Copyright © Utsavi Singh
I went to a discussion by Award Winning National Geographic photographer Annie Griffiths today. Even though I have loved taking photographs ever since I touched a camera for the first time and I have loved watching other people’s works…something which I never thought of before struck me while Griffiths was showing her photographs to us.
Beautiful as they were, each picture had a story to tell. It seemed like every pixel on the screen was itching to jump out and start telling us the mystery behind the photo. Even though Griffiths would explain what happened before and after every photograph that she took, I felt there was hardly any need to do so.
Every picture exuded an energy. After watching each picture on the slideshow, glimpses of life stories would come up in my mind. I would think of the many stories that were possible behind every face, every snapshot of a horse, the clouds, the American prairies, that picture of a man with a gun standing with a rabbi.
There were some pictures that aroused me….to do something for the earth, for the people on this planet. There were pictures of women in a line for water; there were picture of poor, but happy children going to school. There were pictures that made me think of the futility of my life on this planet and how there could be so much more that I could be doing to help others. That happened especially when Griffiths started telling us about her organisation ‘Ripple Effect Images’ which uses photographs as a medium to propagate awareness.
A picture thus, can stir emotions, memories, cultures, the motivation to do something worthwhile in life.
Then, there are pictures that make you want to jump from your seat in excitement. When you see a beautiful photograph of the sea and feel like diving into the picture itself…as if that alone will give you the sensation of swimming in the deep blue waters. When you see a picture of the land taken from a height or from a helicopter, you feel like you are flying. That lump in your throat when you see a picture of a crying baby and you feel the urge to move forward to wipe his tears and stop him from crying.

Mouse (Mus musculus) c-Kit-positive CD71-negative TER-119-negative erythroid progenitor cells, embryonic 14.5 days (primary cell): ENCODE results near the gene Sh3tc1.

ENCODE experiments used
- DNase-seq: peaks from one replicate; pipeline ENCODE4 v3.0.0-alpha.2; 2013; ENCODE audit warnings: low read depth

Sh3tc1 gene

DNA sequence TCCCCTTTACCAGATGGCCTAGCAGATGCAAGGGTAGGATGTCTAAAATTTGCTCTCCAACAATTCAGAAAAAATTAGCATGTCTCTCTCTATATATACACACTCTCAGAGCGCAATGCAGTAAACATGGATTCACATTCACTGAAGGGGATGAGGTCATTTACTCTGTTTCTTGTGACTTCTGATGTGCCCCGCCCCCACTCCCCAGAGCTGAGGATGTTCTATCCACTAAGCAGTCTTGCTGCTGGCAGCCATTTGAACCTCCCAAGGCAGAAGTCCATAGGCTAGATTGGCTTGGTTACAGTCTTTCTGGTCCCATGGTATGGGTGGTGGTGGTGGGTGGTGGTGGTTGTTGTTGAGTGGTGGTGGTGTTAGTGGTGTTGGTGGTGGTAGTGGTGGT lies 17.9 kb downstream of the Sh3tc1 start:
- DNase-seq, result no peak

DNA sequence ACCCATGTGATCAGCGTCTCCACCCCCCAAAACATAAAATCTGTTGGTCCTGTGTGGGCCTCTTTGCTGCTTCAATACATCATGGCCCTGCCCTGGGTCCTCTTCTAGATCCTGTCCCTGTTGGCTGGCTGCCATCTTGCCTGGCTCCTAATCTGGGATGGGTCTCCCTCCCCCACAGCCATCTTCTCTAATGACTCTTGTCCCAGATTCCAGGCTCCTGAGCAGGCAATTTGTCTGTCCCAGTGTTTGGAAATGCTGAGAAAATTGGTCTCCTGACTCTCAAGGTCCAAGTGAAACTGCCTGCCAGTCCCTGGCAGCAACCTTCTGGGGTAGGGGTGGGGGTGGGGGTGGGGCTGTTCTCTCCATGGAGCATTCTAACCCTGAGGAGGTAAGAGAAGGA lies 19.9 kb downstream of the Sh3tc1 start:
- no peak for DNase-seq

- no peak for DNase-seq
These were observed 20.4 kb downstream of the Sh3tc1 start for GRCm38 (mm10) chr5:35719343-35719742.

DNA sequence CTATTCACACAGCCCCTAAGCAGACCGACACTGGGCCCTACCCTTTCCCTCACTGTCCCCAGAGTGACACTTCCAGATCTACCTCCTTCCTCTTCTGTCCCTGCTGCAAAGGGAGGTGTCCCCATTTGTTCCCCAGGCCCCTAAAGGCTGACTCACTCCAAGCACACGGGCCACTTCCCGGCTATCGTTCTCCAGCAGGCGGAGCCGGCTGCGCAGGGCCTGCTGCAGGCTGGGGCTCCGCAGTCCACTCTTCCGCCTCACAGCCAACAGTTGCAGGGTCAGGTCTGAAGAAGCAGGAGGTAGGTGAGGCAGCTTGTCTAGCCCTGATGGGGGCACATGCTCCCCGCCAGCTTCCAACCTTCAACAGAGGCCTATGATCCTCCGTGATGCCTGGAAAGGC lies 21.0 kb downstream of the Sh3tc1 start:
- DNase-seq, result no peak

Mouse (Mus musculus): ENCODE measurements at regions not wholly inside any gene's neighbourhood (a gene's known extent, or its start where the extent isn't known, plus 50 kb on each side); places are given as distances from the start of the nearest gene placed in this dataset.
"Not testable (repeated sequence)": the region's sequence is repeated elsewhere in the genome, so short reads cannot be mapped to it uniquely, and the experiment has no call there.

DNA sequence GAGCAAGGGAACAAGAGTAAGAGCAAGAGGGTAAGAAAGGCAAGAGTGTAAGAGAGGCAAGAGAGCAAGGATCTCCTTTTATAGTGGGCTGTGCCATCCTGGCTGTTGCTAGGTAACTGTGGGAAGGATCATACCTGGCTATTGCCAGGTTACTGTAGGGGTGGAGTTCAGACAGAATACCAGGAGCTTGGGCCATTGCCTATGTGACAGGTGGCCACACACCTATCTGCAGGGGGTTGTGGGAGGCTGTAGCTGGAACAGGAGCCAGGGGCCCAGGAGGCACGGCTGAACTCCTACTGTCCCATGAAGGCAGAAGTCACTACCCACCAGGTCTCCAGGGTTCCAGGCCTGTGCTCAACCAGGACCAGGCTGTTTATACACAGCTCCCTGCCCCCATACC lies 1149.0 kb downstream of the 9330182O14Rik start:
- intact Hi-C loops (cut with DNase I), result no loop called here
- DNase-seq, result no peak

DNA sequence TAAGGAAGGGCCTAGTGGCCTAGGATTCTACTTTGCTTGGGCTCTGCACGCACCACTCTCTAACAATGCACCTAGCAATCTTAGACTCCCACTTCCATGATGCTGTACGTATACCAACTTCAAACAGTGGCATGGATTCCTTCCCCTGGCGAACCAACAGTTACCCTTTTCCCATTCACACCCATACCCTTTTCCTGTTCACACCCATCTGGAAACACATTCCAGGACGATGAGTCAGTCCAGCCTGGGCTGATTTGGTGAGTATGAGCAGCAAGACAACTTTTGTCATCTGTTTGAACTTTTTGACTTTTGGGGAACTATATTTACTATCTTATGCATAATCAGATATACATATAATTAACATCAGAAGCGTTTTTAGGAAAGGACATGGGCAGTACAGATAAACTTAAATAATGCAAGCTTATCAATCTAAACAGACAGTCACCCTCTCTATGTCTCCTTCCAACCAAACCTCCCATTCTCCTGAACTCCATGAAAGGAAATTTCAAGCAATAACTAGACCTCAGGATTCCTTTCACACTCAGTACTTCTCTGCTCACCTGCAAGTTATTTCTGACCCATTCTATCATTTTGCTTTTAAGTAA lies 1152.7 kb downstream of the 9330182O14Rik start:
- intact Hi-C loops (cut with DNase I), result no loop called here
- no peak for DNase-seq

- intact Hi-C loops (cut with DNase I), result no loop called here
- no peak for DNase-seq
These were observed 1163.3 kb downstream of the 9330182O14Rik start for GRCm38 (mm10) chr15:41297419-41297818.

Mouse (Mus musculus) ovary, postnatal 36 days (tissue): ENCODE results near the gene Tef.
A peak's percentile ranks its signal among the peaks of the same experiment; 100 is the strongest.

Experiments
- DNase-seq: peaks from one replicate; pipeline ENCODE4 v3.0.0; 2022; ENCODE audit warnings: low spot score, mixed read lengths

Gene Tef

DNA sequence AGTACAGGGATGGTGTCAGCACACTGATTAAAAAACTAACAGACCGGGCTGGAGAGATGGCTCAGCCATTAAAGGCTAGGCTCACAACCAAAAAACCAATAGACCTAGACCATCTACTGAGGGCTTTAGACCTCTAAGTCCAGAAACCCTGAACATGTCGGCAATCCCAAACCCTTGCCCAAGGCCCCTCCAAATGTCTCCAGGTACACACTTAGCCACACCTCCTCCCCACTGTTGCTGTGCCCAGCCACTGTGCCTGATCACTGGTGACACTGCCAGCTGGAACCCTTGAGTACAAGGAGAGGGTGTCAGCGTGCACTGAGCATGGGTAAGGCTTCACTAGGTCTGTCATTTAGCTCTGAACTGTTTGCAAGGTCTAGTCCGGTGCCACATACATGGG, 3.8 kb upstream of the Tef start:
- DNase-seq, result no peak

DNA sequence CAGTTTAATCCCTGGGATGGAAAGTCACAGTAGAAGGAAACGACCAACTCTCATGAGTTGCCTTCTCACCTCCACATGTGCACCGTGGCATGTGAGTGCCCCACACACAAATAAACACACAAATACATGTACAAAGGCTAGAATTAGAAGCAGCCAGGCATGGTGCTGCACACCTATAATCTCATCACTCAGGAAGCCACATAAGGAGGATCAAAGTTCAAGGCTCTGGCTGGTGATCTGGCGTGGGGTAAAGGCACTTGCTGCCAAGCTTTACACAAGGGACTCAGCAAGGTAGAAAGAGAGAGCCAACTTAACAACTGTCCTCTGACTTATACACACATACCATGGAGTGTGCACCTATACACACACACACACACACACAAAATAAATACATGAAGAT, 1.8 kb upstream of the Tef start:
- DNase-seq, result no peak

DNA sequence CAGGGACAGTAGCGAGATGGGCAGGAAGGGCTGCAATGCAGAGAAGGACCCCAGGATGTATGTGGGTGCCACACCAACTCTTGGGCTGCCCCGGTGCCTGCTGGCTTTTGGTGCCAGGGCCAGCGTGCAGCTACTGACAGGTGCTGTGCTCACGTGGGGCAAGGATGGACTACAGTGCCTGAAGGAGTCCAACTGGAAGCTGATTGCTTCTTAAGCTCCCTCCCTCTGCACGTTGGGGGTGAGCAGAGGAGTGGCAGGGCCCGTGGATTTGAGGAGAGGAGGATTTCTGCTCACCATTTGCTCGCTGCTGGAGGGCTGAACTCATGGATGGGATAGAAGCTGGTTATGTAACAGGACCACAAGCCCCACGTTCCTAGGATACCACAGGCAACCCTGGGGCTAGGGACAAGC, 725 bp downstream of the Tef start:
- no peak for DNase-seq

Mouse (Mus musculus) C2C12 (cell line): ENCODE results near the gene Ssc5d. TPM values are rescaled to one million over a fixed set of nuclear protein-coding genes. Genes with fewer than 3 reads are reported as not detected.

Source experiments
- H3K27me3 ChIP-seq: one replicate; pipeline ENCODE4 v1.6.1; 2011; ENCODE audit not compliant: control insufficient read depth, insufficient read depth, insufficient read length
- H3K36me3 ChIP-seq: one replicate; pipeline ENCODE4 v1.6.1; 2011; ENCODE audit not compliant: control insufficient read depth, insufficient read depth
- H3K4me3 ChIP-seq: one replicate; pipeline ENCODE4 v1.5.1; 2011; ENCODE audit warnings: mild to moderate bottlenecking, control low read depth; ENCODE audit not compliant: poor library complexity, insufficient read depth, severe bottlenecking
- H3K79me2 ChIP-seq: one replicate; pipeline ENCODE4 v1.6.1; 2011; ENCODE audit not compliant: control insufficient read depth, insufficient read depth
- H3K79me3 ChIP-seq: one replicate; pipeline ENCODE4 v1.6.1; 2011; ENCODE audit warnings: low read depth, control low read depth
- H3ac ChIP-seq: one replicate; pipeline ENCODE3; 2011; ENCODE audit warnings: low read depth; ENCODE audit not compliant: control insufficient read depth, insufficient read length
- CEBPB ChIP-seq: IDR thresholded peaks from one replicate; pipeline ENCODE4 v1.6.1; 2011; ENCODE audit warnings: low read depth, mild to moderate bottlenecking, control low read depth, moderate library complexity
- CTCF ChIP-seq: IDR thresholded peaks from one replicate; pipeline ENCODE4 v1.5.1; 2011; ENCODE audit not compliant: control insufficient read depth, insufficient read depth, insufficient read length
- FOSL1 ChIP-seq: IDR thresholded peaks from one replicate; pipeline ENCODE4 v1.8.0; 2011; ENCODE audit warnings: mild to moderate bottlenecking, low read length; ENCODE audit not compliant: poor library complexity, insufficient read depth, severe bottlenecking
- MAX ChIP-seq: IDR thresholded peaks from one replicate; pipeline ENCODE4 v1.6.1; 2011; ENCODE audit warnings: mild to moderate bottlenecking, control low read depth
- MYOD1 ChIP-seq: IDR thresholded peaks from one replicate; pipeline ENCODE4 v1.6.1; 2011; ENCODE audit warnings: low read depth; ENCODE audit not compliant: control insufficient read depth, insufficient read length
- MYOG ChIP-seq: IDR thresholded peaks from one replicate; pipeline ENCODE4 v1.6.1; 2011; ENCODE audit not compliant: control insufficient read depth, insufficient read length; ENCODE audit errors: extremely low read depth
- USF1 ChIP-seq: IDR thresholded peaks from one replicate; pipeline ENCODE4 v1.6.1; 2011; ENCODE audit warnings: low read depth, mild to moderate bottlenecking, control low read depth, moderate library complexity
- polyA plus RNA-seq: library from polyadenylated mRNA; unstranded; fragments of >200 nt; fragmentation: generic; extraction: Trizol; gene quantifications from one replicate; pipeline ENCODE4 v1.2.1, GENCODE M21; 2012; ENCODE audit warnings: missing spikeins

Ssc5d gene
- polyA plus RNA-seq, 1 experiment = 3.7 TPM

Pictures have a power that even the strongest words don’t. That still image of a man walking alone in a desert can bring so many thoughts to the mind. Is he lonely? Is he going for work? Is he going home? Is he about to meet a lover? Is he on an adventure? So many questions, each unanswered. Yet, complete in itself.
That’s the power of a photograph.
At this point, I am reminded of a song by Nickelback called ‘Photograph’. It tells you more about the magic of a photograph.
This little girl, was so engrossed in her school books that she didnt even notice us clicking a picture of her. While she studied, her mother and brother continued to sell trinkets in the street market. Now this is what gives me a little hope and indication, that the future of women’s education is a little brighter than a decade ago.
On my vacation to Lakshadweep, I saw more girls going to school than boys. What’s more? They were happy to go to school and learn about the world outside their little island.
At the servant quarters near the apartment complex where I live, one can find that most families send their children, even their little girls to school right from the beginning till they complete 10th class. Some hard working girls have even gone on to study further. Now they have respectable jobs in banks, or housing firms, etc. where they enjoy a good salary, and most importantly, a sense of self-pride and self-respect.
For the rest of the families which won’t send their girls to schools….I have to show to them this picture. I hope they take some inspiration from it.
After our trip to Kerala, next in line were the islands of Lakshadweep. Initially, I didnt want to go there as I was scared I will miss out on valuable preparation time for my exam. Little did I know what I was about to miss??